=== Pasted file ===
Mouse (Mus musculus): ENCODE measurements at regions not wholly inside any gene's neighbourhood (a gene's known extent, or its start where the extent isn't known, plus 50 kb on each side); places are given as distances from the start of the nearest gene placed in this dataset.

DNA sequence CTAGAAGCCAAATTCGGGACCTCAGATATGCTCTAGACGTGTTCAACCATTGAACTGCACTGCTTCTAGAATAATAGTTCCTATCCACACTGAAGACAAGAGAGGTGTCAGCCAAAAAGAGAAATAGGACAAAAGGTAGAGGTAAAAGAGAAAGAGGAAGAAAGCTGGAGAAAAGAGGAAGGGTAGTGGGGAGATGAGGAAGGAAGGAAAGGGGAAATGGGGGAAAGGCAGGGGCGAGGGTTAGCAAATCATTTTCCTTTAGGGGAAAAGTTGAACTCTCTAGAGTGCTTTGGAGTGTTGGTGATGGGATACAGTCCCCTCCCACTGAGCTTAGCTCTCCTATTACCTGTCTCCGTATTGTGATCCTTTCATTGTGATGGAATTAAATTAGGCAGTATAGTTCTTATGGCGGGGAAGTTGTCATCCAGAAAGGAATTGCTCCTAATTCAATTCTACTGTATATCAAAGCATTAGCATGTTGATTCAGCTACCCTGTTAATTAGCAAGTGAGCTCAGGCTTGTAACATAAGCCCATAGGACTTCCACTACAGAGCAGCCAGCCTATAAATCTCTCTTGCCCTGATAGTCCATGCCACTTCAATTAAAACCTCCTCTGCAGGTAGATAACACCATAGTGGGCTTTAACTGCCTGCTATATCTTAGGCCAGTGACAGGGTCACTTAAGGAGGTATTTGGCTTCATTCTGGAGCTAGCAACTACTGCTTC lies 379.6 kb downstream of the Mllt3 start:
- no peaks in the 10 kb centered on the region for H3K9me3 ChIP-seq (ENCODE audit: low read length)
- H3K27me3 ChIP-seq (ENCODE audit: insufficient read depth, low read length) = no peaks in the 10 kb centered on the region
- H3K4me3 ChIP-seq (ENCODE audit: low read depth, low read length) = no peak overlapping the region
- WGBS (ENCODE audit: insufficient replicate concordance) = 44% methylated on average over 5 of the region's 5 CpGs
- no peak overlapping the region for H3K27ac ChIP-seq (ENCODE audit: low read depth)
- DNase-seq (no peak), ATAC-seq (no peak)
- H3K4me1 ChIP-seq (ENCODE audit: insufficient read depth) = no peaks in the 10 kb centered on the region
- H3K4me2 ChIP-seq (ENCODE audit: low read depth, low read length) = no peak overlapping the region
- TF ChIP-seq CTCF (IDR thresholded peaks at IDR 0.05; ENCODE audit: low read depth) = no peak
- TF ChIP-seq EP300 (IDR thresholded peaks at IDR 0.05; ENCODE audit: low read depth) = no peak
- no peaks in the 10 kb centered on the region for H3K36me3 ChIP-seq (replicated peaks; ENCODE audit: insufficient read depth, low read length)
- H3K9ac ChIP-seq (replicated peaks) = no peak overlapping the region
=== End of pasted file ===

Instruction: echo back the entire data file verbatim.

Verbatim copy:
Mouse (Mus musculus): ENCODE measurements at regions not wholly inside any gene's neighbourhood (a gene's known extent, or its start where the extent isn't known, plus 50 kb on each side); places are given as distances from the start of the nearest gene placed in this dataset.

DNA sequence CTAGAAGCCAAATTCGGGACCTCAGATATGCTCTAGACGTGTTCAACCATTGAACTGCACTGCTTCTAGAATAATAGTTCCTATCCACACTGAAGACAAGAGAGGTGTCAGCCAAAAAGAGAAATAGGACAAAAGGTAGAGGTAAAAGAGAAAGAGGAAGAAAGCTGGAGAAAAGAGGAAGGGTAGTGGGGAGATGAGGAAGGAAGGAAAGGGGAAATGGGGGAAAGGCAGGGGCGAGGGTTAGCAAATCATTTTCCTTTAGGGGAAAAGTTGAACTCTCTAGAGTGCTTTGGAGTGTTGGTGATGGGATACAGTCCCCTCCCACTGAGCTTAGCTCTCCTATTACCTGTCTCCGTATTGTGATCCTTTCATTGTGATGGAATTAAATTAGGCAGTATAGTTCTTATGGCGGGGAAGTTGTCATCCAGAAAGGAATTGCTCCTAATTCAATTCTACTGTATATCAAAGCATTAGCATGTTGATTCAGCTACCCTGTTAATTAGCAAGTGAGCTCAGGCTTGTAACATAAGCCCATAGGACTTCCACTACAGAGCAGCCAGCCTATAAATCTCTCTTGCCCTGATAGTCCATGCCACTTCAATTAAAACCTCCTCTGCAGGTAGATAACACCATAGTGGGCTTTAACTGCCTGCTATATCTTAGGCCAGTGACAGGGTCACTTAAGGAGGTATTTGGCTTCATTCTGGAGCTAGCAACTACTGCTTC lies 379.6 kb downstream of the Mllt3 start:
- no peaks in the 10 kb centered on the region for H3K9me3 ChIP-seq (ENCODE audit: low read length)
- H3K27me3 ChIP-seq (ENCODE audit: insufficient read depth, low read length) = no peaks in the 10 kb centered on the region
- H3K4me3 ChIP-seq (ENCODE audit: low read depth, low read length) = no peak overlapping the region
- WGBS (ENCODE audit: insufficient replicate concordance) = 44% methylated on average over 5 of the region's 5 CpGs
- no peak overlapping the region for H3K27ac ChIP-seq (ENCODE audit: low read depth)
- DNase-seq (no peak), ATAC-seq (no peak)
- H3K4me1 ChIP-seq (ENCODE audit: insufficient read depth) = no peaks in the 10 kb centered on the region
- H3K4me2 ChIP-seq (ENCODE audit: low read depth, low read length) = no peak overlapping the region
- TF ChIP-seq CTCF (IDR thresholded peaks at IDR 0.05; ENCODE audit: low read depth) = no peak
- TF ChIP-seq EP300 (IDR thresholded peaks at IDR 0.05; ENCODE audit: low read depth) = no peak
- no peaks in the 10 kb centered on the region for H3K36me3 ChIP-seq (replicated peaks; ENCODE audit: insufficient read depth, low read length)
- H3K9ac ChIP-seq (replicated peaks) = no peak overlapping the region